Troy D. Fassbender (Louisiana State University).
“A Criticism of Robert Kane’s Indeterministic Account of Freedom.”

Robert Kane’s libertarian philosophy places indeterminacy within agents. Additionally, Kane argues the necessity of folk psychology in attributing freedom to agents. I argue that Kane’s attempt at best serves to make compatibilist accounts of freedom more intuitive, and at worst fails for the same reasons that a compatibilist account would.

5:00 p.m. – Session E

Elizabeth Brake (University of Calgary).
“Henry James and the Ethics of Recognition.”
Island Bay I.

In his recent Henry James and Modern Moral Life (2000), Robert Pippin argues that James’ works of fiction constitute a deliberation on familiar philosophical problems: agency, relativism, normativity. Unlike James’s postmodernist fans, who read the irresolvability of the Jamesian narrative as some sort of statement of the constant deferral of meaning, Pippin contends that for James “understanding is still linked to the possibility of getting something right and to assessing the rightness of actions.” James is, on this view, a kind of Idealist. I will argue that James' works do not motivate the version of Idealism which Pippin claims they do, but that they motivate weaker, though still philosophically interesting, claims. (Or even more interesting, because true.)

Jason L. Megill (Louisiana State University).
“Higher Order Thought Theory: An Argument Against the Dreyfus Critique of Mental Representations (and Their Use in A.I.).”
Island Bay II.

Carruthers – a Higher Order Thought theorist – has recently advanced a detailed cognitive architecture, one apparent consequence of which is the possibility that perceptual data can be conceptualized – then utilized – unaware. This suggests that we may utilize mental representations unaware, a possibility that wreaks havoc with H. Dreyfus’ critique of mental representations and symbolic A.I.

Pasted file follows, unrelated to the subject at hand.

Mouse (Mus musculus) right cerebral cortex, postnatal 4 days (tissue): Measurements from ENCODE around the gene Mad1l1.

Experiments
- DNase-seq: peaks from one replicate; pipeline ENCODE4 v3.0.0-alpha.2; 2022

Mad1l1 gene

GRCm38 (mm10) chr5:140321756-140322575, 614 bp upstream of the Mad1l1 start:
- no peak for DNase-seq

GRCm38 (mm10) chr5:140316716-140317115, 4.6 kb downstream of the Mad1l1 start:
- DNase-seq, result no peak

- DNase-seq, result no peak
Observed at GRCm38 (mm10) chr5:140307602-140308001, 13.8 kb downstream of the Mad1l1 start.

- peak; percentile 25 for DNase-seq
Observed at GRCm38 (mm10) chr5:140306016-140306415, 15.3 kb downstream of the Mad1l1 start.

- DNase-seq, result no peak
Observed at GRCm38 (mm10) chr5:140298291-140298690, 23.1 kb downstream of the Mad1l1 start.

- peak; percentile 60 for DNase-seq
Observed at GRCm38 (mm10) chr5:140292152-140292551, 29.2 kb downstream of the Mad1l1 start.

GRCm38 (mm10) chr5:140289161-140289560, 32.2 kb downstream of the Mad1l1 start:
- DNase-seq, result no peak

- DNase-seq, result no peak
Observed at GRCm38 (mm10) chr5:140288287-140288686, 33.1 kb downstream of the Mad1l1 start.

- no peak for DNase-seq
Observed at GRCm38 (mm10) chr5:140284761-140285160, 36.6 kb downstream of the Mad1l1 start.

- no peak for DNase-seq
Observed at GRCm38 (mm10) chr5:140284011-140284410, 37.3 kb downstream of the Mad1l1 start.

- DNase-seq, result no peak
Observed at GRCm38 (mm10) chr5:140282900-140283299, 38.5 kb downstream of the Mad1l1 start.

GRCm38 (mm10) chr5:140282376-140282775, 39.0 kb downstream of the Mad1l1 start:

Eric J. Loomis (University of South Alabama).
“Questioning Modal Realism.”

I argue that modal logical semantics cannot provide a fully non-modal account of modality while preserving a possible worlds analysis of (counterfactual) subjunctive conditionals. I attempt to show that philosophical applications of modal logic tend to introduce a subjunctive conditional content that goes beyond what is given by a typical formal model such as standard S5 structure. I conclude that these considerations pose a circularity problem for modal realists who wish to give a possible worlds analysis of subjunctive conditionals.

9:00 p.m. - Reception and Cash Bar. Island Bay II.


If you are checking out today, please remember to do so by noon.

8:00 a.m. – Session F

Roderick T. Long (Auburn University).
“Free Will and Supervenience: A Heretical View.”
Island Bay I.

If causal determinism is a threat to freedom, then so is physicalism – since physicalism involves our choices being determined by something outside our control, namely, the physical events on which those choices supervene. Hence we must choose between physicalism and libertarian free will. But Newcomb’s Problem shows that we cannot coherently reject libertarian free will. Hence we must reject physicalism.

Chase B. Wrenn (University of Alabama).
“Hypothetical and Categorical Epistemic Normativity.”
Island Bay II.